Earlier this week I found a fun bubble mailer from Shane Katz in my mailbox. Shane’s been on an oddballs binge for a couple years now and it appears that he’s spreading the wealth in terms of sending extras to people who can use them.
Two such extras are this Mike Sadek from the 1979 or 1980 KNBR/SFPD* Giants set and Steve Buechele from the 1988 Smokey Bear Rangers set. Both of these sets are from the heydey of 1980s (plus or minus a few years) oddballs where teams and sponsors would print out photos on some sort of card stock and issue them as baseball cards without any consideration as to the traditional baseball card size.
*I don’t have the ganas to look this up. Both years look nearly the same with the only difference being that one has a bold font and the other uses an octothorpe with the uniform number. Oh. Wait. The Sadek matches the Joe Strain which I previously identified as a 1980 release.
Yup. Both of these are oversized. KNBR/SFPD is like 2¼”×4″ and Smokey Bear is 3½”×5″. Makes these a pain to binder but I like all the weird sizes and the reminder that the Topps standard we’ve had since 1957 was something we played fast and loose with even when I was a kid.
The Sadek is a lot of fun. I like Sadek for nostalgia reasons and Dennis Desprois’s team photos are always good for a view of Candlestick as well. Also despite my not liking facsimile signatures I do like the way this one works. The overprinted black signatures frequently bother me but when they become more pronounced—whether foil stamped, reversed, or in cyan like this—I end up treating them more as a design element than a facsimile.
Buechele meanwhile makes a great type card for the Stanford binder. I love oddballs but chasing ALL of them is madness. That the Stanford Project gives me an excuse to pick one from the set is one of the reasons I like the project. I can add all kinds of odd cards and stay on topic.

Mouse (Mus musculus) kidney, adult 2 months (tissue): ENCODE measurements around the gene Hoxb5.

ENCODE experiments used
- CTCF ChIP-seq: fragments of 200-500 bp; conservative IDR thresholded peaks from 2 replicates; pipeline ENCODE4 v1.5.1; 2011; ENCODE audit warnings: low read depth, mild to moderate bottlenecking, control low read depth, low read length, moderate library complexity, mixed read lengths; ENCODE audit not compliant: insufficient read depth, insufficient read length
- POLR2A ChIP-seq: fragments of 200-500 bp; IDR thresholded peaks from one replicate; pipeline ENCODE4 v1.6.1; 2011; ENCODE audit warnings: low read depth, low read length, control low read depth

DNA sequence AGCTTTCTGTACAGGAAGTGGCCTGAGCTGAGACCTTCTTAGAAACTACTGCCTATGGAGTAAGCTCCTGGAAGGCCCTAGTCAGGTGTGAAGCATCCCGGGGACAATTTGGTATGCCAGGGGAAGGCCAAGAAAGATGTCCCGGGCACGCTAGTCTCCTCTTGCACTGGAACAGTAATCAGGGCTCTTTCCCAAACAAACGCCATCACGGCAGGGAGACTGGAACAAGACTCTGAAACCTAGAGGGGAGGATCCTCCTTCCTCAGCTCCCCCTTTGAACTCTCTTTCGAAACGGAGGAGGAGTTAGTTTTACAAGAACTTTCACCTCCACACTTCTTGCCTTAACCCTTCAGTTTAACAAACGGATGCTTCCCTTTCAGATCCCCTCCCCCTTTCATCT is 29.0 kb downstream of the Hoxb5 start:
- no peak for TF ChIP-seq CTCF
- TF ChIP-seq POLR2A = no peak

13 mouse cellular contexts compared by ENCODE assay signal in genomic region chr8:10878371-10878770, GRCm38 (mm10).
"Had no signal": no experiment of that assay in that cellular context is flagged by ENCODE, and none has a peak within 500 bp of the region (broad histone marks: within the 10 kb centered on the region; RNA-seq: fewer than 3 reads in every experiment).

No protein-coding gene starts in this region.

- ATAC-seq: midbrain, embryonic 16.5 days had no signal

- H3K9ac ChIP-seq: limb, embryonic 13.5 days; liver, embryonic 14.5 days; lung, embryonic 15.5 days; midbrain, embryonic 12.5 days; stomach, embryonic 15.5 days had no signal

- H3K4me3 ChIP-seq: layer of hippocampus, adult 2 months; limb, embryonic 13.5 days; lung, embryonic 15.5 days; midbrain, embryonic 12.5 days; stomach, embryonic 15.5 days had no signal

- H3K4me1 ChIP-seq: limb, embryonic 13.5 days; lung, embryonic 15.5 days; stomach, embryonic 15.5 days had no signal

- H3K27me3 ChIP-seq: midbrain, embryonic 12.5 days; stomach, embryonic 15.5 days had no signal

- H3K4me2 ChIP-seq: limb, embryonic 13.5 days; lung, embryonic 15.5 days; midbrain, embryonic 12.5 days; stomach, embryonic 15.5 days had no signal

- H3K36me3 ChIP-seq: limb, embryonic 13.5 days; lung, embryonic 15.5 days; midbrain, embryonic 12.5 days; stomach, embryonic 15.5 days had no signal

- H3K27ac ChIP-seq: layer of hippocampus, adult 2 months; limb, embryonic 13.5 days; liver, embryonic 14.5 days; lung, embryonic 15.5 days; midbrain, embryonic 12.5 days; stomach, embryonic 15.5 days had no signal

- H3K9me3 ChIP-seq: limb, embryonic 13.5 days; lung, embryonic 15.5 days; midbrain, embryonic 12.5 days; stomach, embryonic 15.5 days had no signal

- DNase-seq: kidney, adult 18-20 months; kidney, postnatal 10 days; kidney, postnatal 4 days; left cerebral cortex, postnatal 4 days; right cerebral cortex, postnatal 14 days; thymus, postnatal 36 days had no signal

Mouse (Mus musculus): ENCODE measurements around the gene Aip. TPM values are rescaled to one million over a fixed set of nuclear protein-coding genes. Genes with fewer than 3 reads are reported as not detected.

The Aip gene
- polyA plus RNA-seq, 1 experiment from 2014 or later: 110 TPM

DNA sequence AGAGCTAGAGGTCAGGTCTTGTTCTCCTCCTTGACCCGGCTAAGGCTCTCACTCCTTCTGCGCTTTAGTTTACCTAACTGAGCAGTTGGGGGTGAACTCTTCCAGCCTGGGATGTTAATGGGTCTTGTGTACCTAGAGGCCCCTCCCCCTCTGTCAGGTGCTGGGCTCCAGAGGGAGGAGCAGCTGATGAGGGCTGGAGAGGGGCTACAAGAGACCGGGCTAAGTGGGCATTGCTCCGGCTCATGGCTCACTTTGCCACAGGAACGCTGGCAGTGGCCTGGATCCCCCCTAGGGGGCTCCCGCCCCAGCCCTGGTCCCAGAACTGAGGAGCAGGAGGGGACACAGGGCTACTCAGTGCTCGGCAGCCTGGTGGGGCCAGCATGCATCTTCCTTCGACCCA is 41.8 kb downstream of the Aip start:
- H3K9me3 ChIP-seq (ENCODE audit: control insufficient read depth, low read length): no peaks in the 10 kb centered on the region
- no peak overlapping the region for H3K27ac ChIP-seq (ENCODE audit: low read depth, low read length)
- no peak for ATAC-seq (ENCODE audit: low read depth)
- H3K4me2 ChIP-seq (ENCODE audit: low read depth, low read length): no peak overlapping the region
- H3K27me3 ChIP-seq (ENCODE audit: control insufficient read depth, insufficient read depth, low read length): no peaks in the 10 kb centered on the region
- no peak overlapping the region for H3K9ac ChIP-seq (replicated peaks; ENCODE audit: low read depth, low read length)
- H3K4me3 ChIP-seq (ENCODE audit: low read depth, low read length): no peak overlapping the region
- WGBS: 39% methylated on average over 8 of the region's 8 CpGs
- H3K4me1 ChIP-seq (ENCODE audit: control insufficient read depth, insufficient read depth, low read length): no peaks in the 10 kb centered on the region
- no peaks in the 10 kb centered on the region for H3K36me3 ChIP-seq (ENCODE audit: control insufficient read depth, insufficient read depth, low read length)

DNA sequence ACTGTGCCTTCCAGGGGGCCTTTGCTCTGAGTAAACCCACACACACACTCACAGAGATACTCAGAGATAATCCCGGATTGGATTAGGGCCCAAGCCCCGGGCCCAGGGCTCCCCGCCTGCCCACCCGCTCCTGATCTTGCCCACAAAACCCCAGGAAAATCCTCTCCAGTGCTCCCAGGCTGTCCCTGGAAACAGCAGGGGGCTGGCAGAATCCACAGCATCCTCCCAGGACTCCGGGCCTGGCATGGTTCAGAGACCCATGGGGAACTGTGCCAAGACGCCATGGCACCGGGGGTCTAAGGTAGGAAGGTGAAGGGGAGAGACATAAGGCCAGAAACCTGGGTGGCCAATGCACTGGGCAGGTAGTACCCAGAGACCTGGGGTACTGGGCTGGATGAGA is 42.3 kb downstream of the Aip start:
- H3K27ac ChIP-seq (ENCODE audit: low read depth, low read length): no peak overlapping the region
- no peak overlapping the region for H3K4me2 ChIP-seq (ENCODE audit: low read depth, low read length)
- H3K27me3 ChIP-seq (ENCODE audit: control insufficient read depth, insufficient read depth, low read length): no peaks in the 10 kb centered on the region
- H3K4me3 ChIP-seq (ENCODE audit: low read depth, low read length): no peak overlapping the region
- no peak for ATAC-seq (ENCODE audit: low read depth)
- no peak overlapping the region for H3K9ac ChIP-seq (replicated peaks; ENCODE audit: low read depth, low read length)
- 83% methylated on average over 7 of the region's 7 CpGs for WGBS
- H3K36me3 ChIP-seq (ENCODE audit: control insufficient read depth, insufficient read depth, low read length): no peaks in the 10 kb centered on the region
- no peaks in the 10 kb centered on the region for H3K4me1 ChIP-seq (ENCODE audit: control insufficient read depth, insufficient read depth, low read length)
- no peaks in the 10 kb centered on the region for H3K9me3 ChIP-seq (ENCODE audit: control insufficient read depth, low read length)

Two more highlights from the mailer are this 1979 Hostess Vida Blue and 1997 Fleer signed Rod Beck card.* I’ve been slowly getting into Hostess cards. I was hesitant about them for a long time due to their handcut and grease-stained natures but I’ve come around to loving the fact that they existed at all.
*The Hostess is obviously smaller than the Fleer in real life but here on the web images can be sized to the same dimensions and create an alternate reality.
It’s great that cards were part of the boxes of junk food in the 1970s. As a parent* now I’m glad that this no longer exists but I look at those janky edges and can’t help but smile. I don’t want these to be perfectly trimmed. I want to see the evidence of a child in the 1970s lovingly, carefully cutting out the card and squirreling it away.
*And as a 40-year-old card collector with a sweet tooth.
The 1997 Rod Beck is awesome. I’ve discussed Shooter on here in the past but it’s worth reiterating how much I miss closers whose strikeout pitch was also a double-play inducing pitch. Aside from Beck being a fun guy and deserved fan favorite where ever he went, he never scared me like other closers do because I knew he could get double plays with that splitter.